After Hours with Chloe Mark

By Youa | October 2017

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In her bedroom overlooking a noisy Hennepin Avenue in Minneapolis, Chloe Mark finds quiet time working on an oil painting. Noise from the tea shop downstairs leaks upwards, while the late afternoon sun pokes through the curtains.

Chloe started with us at ArcStone right after graduating from Carleton. For over two years, she's been splitting her time between digital marketing strategy and design, but just recently made a decision to go back to school to sharpen her design skills.

The decision was tossed back and forth, with finances and, most importantly, time carefully considered, but once the decision was made, she knew it was the right one and has fallen in love with her classes.

“It brings me back to my art classes at Carleton; having someone bring in the history of art and apply it to what you’re creating is so powerful,” Chloe shares. “Then you’re taking on what other people have done and making it your own or bringing it to the present day. If you’re just creating on your own, you’re in this bubble and you can never be as good as you want to be.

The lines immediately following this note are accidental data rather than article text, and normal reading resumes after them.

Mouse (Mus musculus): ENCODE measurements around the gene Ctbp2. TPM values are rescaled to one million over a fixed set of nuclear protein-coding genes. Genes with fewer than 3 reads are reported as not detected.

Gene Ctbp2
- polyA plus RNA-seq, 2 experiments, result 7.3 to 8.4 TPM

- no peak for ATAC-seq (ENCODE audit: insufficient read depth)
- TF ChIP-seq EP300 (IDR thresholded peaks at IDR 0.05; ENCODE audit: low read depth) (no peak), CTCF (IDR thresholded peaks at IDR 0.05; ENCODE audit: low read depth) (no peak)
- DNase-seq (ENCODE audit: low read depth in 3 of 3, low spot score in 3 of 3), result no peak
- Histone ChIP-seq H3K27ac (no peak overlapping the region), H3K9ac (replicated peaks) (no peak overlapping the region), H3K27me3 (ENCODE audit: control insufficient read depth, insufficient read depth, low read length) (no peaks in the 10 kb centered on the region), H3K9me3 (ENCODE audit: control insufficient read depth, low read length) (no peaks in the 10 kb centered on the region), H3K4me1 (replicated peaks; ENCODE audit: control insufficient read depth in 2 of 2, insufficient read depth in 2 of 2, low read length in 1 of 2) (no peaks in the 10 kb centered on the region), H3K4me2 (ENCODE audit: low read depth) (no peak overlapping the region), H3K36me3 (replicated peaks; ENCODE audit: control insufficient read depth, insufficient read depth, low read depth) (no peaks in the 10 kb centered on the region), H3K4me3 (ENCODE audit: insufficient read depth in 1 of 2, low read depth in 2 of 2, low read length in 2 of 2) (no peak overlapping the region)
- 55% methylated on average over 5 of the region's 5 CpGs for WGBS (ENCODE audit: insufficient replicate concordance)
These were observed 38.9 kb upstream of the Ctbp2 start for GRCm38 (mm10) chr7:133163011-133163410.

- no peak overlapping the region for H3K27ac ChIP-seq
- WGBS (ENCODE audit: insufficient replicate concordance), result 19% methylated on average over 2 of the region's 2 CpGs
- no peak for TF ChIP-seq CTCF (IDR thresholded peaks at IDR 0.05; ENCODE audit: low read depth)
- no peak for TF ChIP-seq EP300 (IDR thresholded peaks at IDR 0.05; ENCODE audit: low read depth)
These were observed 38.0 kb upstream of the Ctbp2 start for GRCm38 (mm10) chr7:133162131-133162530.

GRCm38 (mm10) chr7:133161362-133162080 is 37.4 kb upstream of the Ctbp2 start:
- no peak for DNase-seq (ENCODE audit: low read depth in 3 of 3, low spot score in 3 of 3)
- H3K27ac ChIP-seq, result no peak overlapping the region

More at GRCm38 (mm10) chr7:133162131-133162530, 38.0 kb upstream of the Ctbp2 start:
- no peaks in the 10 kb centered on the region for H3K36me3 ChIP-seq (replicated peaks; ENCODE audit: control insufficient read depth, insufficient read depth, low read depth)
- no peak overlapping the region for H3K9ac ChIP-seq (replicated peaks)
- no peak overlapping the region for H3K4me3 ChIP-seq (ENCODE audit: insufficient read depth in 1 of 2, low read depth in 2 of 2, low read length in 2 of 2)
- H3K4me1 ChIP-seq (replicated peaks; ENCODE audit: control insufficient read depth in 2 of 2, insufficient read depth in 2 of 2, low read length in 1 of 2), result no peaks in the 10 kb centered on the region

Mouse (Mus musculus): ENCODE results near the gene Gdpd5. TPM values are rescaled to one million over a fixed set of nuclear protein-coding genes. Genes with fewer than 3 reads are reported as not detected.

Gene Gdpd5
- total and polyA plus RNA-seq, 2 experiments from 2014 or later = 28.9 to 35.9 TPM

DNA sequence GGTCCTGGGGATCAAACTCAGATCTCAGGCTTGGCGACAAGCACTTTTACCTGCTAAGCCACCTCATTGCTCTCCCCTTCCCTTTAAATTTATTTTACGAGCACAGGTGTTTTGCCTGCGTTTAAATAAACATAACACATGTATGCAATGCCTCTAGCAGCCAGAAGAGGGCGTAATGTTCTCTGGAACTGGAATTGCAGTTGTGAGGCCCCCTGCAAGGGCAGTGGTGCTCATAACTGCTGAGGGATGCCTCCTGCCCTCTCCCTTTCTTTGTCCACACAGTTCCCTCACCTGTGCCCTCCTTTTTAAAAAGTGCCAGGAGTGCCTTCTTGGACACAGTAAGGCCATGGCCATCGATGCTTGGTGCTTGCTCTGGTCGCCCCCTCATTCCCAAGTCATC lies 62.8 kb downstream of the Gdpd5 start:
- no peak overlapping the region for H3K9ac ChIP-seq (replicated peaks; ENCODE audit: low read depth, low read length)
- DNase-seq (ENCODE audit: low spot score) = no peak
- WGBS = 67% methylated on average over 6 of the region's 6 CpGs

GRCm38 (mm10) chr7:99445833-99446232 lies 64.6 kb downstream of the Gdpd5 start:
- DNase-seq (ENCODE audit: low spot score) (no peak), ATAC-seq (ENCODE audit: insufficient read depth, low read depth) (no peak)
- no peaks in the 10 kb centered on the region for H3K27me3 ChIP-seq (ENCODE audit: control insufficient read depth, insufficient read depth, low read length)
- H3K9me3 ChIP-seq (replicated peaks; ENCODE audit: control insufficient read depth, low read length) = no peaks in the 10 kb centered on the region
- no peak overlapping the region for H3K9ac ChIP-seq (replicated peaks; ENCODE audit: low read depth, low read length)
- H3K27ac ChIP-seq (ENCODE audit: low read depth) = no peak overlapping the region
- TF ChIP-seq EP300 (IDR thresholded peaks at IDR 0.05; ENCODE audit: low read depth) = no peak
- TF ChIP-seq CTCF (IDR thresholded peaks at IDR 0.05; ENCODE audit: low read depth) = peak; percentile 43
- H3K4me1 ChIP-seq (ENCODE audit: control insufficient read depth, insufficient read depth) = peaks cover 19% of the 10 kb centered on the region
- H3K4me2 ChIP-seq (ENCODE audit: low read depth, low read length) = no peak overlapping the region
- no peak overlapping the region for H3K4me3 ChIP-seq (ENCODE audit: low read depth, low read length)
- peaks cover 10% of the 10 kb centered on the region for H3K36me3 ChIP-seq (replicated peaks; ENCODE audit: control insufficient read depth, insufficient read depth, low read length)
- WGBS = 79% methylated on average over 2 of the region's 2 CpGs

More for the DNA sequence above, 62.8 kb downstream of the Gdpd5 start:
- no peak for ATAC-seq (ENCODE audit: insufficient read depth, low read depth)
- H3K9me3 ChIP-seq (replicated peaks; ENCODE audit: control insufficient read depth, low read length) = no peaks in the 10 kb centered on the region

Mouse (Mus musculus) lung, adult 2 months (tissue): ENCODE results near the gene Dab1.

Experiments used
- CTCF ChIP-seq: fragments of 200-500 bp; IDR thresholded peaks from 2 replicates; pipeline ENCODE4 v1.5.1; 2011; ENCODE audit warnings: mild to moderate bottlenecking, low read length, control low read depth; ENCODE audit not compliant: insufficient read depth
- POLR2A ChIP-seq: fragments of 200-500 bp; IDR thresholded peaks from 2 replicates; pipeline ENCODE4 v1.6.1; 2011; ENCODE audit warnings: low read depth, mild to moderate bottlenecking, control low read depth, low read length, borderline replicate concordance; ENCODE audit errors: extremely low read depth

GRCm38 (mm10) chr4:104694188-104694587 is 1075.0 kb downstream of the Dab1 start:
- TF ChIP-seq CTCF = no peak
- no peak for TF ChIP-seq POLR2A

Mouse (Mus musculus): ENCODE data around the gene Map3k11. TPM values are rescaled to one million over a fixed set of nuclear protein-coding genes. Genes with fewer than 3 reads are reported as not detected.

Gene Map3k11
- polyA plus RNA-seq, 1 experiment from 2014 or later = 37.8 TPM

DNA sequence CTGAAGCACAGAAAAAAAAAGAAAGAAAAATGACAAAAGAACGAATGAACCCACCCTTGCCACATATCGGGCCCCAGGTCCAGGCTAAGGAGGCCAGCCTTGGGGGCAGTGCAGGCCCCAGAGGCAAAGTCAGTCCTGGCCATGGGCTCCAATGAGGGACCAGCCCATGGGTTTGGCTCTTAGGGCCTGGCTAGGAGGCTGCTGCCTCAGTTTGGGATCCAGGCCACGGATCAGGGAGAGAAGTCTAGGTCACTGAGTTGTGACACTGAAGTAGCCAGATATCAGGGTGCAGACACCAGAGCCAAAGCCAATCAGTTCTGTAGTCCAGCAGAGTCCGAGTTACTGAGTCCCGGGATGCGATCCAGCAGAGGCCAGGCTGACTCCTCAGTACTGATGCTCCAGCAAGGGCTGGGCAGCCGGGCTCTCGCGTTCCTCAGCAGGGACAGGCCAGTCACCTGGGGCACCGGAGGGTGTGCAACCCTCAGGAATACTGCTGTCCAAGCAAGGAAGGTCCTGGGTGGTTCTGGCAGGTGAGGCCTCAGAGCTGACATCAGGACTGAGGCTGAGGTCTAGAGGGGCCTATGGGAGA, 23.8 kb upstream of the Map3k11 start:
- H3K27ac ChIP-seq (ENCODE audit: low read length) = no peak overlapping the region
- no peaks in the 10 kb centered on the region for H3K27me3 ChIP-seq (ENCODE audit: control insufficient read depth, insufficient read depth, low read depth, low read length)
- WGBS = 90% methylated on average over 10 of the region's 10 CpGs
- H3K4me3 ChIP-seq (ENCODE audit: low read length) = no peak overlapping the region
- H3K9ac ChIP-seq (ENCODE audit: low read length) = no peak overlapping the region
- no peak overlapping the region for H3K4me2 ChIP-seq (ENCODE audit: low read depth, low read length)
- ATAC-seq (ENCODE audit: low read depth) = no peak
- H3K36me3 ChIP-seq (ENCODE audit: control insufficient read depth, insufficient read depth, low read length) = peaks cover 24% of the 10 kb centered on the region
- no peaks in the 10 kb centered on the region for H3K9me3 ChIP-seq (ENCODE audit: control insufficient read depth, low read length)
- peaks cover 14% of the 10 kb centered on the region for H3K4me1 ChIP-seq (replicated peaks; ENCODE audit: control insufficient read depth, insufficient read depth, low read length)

It’s the same for design. I was learning design on my own, but I didn't have that foundation of design or found the time to adequately understand the design's rich history. Now I feel I'm able to add an additional layer of meaning to my work. It also helps to be surrounded by a professor and students that are as fascinated as I am.”

Digital design is an extension of Chloe’s love for art, which began early in life with coloring books and paint. In high school, she took as many painting and drawing classes as she could. She recounted how she would show up to school early, put on music and lose herself in her work.

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In school, Chloe resisted filling up her schedule with art and instead focused on writing-rich courses, history, political science and the like; she wanted to avoid the potential financial pitfalls and job insecurity that could come with a degree in art.

“I didn’t want to be a professional artist because I knew that for me, it would make the love of painting more stressful if I had to get money out of it,” Chloe admits. “That’s a really important distinction that artists face all of the time. ‘Is this worth becoming stressed out for?’ 

When I established I wasn't going down that road, I convinced myself I should major in something that would lead to a high-earning-potential career and could make art my hobby."

Striking a balance was something that she had to learn in college—she was tough on herself with her more challenging classes. She found that buckling down got to be too intense and stressful without some release, so she allowed herself some art classes to provide that.